“Everything that an Indian does is in a circle, because the power of the world always works in a circle, and everything tries to be round. The sky is round, and the earth is round like a ball, and so are all the stars. The wind, in its greatest power, whirls. Birds make their nests in circles, for their religion is the same as ours. The sun comes forth and goes down again in a circle. The moon does the same, and both are round. Even the seasons form a great circle in their changing, and always come back again to where they were. The life of a man is a circle from childhood to childhood, and so it is in everything where power moves.”
~ Black Elk
I’ve been asked by a new client, The Banyan Community, to conduct a series of talking circles with the parents and children whom they serve. The mission of the Banyan Community, which is based in Minneapolis’s Phillips neighborhood, is to transform lives by developing youth, strengthening families, and creating community.
They’ve had tremendous success improving student test scores, increasing high school graduation rates, and enhancing community connections, as evidenced by the numerous evaluations they’ve done over the years. But their data gathering techniques have primarily consisted of surveys and focus groups. And while Banyan has had no problem documenting their successes to funders, they wanted to determine if they could collect information in a different way, and possibly garner new insights. To that end, we talked about the possibility of using talking circles.
The circle is an important symbol and concept in an Indigenous worldview. Talking circles, a traditional practice in many indigenous communities, offers a safe, non-hierarchical way of discussing an issue. I’m often asked how, in the context of a traditional, facilitated session, I will help to ensure that everyone has an opportunity to share. This is a significant benefit of talking circles, which focus on togetherness, ideas and honoring different perspectives.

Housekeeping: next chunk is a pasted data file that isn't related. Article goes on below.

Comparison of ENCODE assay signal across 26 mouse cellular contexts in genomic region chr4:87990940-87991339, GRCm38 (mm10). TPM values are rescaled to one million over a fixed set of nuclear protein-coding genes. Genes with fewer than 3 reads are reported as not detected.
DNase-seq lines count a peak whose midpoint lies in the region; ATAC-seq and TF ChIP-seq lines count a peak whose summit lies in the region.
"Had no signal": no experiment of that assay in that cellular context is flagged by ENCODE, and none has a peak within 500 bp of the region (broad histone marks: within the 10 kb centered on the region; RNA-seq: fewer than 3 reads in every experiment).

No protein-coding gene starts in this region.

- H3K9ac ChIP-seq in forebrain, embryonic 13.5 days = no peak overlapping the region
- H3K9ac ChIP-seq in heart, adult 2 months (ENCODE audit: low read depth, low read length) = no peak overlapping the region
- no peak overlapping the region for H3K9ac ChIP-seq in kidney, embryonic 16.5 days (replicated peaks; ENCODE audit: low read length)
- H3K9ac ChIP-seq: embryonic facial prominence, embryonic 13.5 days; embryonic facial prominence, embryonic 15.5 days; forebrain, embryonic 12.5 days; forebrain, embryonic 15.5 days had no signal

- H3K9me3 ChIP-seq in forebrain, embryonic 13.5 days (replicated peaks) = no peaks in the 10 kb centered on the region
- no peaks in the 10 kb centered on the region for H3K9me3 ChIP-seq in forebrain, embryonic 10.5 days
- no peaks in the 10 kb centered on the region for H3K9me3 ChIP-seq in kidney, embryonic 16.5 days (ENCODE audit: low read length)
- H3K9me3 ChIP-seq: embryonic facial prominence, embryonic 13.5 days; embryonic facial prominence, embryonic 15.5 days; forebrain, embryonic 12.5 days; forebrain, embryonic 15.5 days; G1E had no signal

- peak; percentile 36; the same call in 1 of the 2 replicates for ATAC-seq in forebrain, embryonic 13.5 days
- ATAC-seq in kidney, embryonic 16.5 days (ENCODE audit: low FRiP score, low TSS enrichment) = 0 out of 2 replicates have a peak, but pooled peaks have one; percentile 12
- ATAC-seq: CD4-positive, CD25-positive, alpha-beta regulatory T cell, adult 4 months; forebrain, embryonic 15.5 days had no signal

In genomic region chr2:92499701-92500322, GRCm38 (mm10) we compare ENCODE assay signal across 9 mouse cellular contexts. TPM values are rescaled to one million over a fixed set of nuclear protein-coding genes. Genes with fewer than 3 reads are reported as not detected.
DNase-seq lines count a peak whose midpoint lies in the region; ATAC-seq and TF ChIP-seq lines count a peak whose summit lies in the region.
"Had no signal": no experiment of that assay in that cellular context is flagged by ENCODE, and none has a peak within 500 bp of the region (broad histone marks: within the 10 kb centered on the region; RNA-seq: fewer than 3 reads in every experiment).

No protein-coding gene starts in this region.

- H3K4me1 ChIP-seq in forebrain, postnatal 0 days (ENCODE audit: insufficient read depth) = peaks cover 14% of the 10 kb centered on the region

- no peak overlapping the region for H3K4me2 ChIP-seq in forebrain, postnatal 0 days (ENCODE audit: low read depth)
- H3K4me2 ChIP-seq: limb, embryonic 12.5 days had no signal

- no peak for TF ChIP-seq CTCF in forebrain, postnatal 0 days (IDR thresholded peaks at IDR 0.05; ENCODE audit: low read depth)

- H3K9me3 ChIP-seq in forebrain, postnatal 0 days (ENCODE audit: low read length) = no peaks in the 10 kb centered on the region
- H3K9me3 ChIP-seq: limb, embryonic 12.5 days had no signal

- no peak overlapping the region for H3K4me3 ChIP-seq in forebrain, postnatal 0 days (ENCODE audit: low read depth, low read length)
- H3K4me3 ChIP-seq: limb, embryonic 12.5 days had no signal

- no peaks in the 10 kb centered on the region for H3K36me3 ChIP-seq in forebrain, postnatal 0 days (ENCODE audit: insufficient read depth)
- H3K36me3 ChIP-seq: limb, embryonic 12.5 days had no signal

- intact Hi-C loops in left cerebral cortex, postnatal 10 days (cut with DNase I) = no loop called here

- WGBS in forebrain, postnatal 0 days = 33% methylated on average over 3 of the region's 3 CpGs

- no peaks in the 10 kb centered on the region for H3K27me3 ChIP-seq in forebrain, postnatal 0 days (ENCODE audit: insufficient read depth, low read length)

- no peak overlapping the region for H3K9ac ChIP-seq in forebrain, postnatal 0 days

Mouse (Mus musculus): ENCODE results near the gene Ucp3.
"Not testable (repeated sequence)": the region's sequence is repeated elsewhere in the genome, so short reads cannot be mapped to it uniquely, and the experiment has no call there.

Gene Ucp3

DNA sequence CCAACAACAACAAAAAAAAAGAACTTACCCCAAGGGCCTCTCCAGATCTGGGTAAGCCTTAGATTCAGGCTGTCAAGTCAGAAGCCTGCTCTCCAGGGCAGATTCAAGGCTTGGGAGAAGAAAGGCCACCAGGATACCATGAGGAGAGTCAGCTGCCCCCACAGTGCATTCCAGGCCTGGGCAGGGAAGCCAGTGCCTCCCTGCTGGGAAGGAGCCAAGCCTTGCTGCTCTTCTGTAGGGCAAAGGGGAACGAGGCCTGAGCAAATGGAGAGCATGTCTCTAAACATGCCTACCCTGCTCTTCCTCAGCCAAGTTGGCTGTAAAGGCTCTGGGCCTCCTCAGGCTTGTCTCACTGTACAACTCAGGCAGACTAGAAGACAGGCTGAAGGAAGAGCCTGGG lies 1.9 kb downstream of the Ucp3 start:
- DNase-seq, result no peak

The process involves use of a talking piece, which is passed around the circle from speaker to speaker. Only the person who holds the talking piece can speak, while others around the circle listen attentively and without judgment. The progression often begins with an introduction of the history, purpose and ground rules of the circle. The talking piece is then passed around the circle three times, once for each query. Participants have an opportunity to speak when it’s their turn, but they don’t have to if they don’t want to. You can then choose to offer an open dialogue without the talking piece.
Many of the families that Banyan Community serves are from communities of color. I’m interested to see if use of this culturally grounded practice yields new and helpful insights to the organization and its stakeholders.
 Talking Circles, Mark S. Umbreit, Ph.D., Center for Restorative Justice & Peacemaking, School of Social Work, University of Minnesota St. Paul, Minnesota, Aug. 2004.